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In Memoriam

Wilma L. Rule

Wilma L. Rule, Adjunct Professor, University of Nevada, Reno died on January 15, 2004 at her home in Alpine County, California of a massive stroke. She was a dedicated scholar whose focus was gender and politics with particular interest in electoral systems. Wilma's work is highly respected by specialists in electoral reform. She served as a long-time-Secretary-Treasurer of the Section on Representation and Electoral Systems of the American Political Science Association. 

Wilma was born on September 19, 1925 in a ranching family in Basin, Wyoming, but was reared in Los Angeles. She received a B.A. in Political Science and in Journalism in 1949 and an M.A. in Political Science in 1950, from the University of California at Berkeley. Her Ph.D. was granted by the University of Hawaii in 1968. She was awarded a post-doctoral fellowship for the Inter-University Consortium for Political Research at the University of Michigan, and did additional post-doctoral work in Organizational Behavior at Northwestern University. She was an Assistant Professor at Northern Illinois University 1969-1975.

Her study of gender and politics, published in the American Political Science Review ("Political Implications of Gender Roles: A Review of the Literature, 1974) led to a lifetime of research on electoral systems, and how they facilitated of hindered the election of women and underrepresented minorities to public office.  Her theoretical work had a practical dimension, the promotion of electoral reform in the United States and other nations.  Her theoretical interest was underpinned by empirical research, prompted by her questioning why, at the time, there were only five percent women legislators in the U.S. House and Senate, compared to close to forty percent in Scandinavian countries. This led to an initial journey to Finland to interview women legislatures, which set the pattern for subsequent research trips to other countries, including Norway and Russia.

Wilma's research resulted in a number of articles and the publication of United States Electoral Systems, 1992, and Electoral Systems in Comparative Perspective, 1994, both co-edited with Professor Joseph F. Zimmerman of State University of New York at Albany. Wilma's interviews of Russian legislators and political leaders was the basis of Russian Women in Politics and Society, 1966, co-edited with Professor Norma C. Noonan of Augsburg College, Minnesota. These were followed by The U.S. House of Representatives, Reform or Rebuild?, 2000, also co-edited with Professor Zimmerman. Wilma published some two dozen articles in professional journals, and presented over 25 papers at professional meetings in the United States and abroad. Work on her latest book, "Equal Gender Politics: 21st Century," was cut short by her death.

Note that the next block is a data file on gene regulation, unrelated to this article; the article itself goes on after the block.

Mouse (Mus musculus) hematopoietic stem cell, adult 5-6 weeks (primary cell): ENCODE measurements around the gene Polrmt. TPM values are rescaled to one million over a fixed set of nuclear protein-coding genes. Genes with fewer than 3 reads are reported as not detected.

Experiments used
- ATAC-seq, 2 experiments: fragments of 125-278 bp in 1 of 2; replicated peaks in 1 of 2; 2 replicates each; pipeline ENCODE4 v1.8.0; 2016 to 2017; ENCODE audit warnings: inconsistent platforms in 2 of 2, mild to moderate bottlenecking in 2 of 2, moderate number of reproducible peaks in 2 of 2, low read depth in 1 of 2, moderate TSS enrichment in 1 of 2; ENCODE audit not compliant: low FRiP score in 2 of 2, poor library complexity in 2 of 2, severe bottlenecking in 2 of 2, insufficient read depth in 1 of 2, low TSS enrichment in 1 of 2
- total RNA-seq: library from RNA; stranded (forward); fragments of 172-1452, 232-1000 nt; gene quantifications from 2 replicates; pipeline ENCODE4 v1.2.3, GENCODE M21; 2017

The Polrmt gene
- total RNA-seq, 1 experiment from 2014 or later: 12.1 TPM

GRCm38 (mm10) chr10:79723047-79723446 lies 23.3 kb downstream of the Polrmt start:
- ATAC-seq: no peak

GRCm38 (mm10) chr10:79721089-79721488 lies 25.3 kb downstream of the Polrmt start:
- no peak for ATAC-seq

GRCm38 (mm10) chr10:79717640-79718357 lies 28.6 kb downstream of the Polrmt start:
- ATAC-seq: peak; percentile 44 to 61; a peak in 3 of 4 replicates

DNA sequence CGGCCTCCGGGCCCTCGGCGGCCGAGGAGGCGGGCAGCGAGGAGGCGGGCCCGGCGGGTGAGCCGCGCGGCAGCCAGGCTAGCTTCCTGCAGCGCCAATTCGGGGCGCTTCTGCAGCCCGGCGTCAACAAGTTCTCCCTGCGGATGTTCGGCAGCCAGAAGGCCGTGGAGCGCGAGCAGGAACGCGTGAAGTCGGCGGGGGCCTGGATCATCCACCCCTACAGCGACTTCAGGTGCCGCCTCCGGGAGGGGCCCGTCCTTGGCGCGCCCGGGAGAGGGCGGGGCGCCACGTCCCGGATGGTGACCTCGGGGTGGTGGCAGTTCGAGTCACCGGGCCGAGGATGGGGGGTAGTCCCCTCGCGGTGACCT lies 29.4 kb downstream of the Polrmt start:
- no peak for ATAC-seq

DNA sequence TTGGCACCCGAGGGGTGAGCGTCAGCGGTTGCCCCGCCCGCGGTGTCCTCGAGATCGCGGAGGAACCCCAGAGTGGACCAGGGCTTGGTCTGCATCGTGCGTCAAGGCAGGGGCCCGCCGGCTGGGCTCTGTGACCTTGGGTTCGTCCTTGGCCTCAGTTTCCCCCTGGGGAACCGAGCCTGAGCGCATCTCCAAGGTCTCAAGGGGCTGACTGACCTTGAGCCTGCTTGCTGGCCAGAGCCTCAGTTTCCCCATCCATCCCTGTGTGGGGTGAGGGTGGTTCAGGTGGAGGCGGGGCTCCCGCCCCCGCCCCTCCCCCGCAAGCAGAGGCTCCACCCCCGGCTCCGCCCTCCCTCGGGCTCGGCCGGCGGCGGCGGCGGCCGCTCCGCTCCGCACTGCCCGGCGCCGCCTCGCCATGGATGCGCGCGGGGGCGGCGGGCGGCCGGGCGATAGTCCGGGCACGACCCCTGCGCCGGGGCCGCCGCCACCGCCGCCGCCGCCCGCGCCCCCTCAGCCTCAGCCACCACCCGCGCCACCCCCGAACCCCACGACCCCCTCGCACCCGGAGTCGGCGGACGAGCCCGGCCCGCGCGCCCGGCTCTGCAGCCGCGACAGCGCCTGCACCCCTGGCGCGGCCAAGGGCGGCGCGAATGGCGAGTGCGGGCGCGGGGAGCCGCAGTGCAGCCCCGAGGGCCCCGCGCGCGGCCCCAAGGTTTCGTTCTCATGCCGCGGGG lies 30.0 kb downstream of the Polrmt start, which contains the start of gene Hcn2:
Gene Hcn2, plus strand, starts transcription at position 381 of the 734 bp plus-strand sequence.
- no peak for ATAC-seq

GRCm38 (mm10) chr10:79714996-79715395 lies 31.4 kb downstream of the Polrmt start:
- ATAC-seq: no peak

Wilma was married to Professor Irving Krauss, a sociologist, and they had endless discussions of whether that discipline or political science was better in understanding what went on in society.

They lived ten years in Hawaii, which was followed by sixteen in Illinois. They retired to Alpine County, on the eastern slope of the Sierra Nevada mountains. Wilma is survived by Irving and several cousins.

Besides her scholarly work Wilma was active in local politics. In Hawaii she played a mojor role in election to the U.S. House of Representatives of Patsy Mink, co-author of Title IX of the Education Act Amendments  of 1972, which mandated equal funding of men's and women's athletics in educational institutions. In Alpine County she was active in community affairs, and served as a member of the county's 1991 Redistricting Committee. In that capacity she was responsible for establishing a serparate voting district for the county's Native Americans, which resulted in a seat on the Board of Supervisors as well as on the School Board. Prior to that, even though the Native Americans comprised twenty percent of the population, and were concentrated geographically, they lacked representation.

A good part of her work and achievements took place while she suffered from serious health problems.  Yet she had a zest for living, and her professional colleagues and members of ther community will miss her inquiring mind, her gentle nature, and her concern for others.


Irving Krauss
Professor of Sociology Emeritus
Northern Illinois University


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